Friendship in Children - Why Parenting Matters
Childhood friendships are developed in stages, beginning with parallel play in toddlerhood. During this stage, playmates are viewed simply as others who are there to play with the same group of toys. As children develop, their perspective shifts from "me" to "them" as they begin to see another person's point of view.
Between the ages of three and seven, friendships exist for today. A friend is someone with whom your child is playing at that particular moment or with whom she plays frequently. If you ask a child of this age to describe her friend, the description is usually in terms of appearance or the type or number of toys she owns. At this stage, there is really no idea that a friendship means a relationship. "Best" friends might change from day to day, and many children play better with two or three children than with a large group.
The understanding of friendship as a relationship begins to emerge between the ages of four and nine. A friend may now be defined as someone who does things that please them. There is still no understanding of the reciprocal nature of friendship until the ages of 6 to 12. At these ages, children will finally have a basic understanding of the give-and-take nature of friendships.
There is no magic number of friends a child should have. Some children go through life with one or two close friends; others have so many friends, they can't keep track. Depending on your child's personality, she may have many or few friends. Do not be concerned unless you start to see consistent difficulties with making or keeping friends.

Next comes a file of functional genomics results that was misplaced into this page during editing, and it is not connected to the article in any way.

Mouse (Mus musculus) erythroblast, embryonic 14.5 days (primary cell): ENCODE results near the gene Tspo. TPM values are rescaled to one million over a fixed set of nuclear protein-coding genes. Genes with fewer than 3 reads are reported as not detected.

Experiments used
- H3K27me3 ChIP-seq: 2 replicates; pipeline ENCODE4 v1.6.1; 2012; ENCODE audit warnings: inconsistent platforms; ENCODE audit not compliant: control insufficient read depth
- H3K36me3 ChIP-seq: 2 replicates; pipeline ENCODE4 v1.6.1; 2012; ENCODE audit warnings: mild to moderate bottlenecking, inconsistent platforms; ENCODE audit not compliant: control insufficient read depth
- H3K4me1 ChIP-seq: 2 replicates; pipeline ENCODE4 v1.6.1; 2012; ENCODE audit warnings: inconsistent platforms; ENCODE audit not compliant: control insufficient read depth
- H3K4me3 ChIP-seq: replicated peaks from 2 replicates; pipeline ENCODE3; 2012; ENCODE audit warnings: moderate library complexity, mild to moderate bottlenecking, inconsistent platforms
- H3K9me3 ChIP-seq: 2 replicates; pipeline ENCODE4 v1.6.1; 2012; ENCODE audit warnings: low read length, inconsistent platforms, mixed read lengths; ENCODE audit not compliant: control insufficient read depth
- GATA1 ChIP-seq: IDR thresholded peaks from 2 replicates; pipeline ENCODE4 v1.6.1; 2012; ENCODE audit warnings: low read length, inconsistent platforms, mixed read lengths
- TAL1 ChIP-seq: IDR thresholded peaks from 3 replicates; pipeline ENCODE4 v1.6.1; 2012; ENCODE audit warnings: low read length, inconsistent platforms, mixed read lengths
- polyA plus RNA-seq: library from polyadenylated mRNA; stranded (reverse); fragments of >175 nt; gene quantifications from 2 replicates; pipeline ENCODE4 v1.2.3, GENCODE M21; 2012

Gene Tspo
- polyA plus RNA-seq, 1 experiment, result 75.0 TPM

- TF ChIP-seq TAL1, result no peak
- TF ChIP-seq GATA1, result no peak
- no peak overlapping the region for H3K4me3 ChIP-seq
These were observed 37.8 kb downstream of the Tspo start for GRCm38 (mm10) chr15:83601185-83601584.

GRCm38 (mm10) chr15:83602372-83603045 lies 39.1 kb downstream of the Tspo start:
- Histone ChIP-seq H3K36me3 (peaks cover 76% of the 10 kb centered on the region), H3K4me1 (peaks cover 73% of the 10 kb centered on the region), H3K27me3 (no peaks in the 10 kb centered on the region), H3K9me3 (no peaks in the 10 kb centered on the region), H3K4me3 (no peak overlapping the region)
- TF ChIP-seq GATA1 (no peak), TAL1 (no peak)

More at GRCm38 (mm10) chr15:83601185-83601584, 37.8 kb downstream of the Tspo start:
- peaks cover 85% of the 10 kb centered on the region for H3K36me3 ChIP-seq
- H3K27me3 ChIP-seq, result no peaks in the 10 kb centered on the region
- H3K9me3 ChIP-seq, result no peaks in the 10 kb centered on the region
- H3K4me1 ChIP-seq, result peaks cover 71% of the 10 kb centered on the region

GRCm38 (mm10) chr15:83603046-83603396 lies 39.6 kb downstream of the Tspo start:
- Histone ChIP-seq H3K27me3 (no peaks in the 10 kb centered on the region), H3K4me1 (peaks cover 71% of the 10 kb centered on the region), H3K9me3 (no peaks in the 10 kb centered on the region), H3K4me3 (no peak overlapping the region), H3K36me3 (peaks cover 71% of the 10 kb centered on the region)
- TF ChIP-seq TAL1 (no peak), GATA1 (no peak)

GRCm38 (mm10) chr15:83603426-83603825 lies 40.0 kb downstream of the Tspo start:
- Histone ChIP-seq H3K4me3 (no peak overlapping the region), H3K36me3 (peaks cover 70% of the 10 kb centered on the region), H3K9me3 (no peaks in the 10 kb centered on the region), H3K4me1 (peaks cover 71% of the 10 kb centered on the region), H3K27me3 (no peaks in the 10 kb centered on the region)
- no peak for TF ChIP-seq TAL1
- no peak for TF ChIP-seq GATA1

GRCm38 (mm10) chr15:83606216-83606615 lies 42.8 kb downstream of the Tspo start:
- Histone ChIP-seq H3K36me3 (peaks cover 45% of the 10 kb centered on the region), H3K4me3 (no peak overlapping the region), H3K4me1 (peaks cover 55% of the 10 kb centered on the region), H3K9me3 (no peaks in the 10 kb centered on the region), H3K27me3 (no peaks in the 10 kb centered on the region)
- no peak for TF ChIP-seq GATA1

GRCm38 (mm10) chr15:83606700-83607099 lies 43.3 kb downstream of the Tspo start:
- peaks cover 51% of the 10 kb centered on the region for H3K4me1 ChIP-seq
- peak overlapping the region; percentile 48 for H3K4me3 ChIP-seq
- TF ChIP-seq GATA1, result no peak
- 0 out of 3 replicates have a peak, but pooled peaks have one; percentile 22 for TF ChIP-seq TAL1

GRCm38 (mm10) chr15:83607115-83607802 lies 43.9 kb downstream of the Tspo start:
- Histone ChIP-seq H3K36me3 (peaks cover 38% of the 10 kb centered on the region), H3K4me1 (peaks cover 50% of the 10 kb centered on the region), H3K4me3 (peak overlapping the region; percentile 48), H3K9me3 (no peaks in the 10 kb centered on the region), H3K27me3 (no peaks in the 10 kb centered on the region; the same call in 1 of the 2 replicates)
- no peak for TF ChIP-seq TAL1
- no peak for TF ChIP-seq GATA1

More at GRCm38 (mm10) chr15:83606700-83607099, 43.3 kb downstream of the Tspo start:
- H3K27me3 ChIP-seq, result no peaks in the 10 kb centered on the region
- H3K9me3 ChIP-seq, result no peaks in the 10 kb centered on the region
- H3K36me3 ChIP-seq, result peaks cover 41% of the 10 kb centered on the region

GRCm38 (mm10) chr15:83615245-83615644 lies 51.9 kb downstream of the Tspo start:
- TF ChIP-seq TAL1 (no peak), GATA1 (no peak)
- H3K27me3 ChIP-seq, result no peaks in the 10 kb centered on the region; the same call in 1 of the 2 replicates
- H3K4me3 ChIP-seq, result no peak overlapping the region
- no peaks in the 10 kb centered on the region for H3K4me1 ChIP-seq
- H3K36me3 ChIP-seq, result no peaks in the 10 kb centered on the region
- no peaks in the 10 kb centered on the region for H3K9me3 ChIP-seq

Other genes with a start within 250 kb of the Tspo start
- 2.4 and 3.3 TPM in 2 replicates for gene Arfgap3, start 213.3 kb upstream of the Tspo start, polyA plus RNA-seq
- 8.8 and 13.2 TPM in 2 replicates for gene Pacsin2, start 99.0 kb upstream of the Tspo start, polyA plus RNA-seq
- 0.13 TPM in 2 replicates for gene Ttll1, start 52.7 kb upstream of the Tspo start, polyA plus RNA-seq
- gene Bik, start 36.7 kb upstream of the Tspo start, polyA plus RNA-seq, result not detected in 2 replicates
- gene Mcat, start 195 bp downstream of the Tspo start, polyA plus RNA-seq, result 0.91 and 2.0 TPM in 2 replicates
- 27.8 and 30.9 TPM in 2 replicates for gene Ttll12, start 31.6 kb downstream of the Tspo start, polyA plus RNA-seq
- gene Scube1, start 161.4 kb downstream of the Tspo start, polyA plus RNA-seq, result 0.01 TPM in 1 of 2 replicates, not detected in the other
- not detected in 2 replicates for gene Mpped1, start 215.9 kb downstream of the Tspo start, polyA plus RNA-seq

What do you do about the child who is unpopular or doesn't seem to have any friends? Most children have already learned that relationships are pleasurable. This is something that takes place early in infancy, when they develop a secure relationship with their parent or caregiver. For some children, however, this was not learned. Children who were difficult infants, colicky and irritable, may not have experienced that sense of pleasure and security. It is important to encourage this child to develop a special relationship with at least one friend. Sometimes this means scheduling and arranging activities that are pleasurable for your child. If, as you observe your child interacting with others, you notice behaviors that may alienate her from friends, gently point them out to her. Sometimes just having the knowledge that she is doing something others don't like and the benefits of some constructive criticism on how to change those behaviors are enough. When your child begins school and you meet new parents, arranging times when all of you are together may be a helpful stepping stone to a new friendship. For children who are having difficulty establishing a friendship, knowing that Mom and Dad are supportive can be the best security they need.
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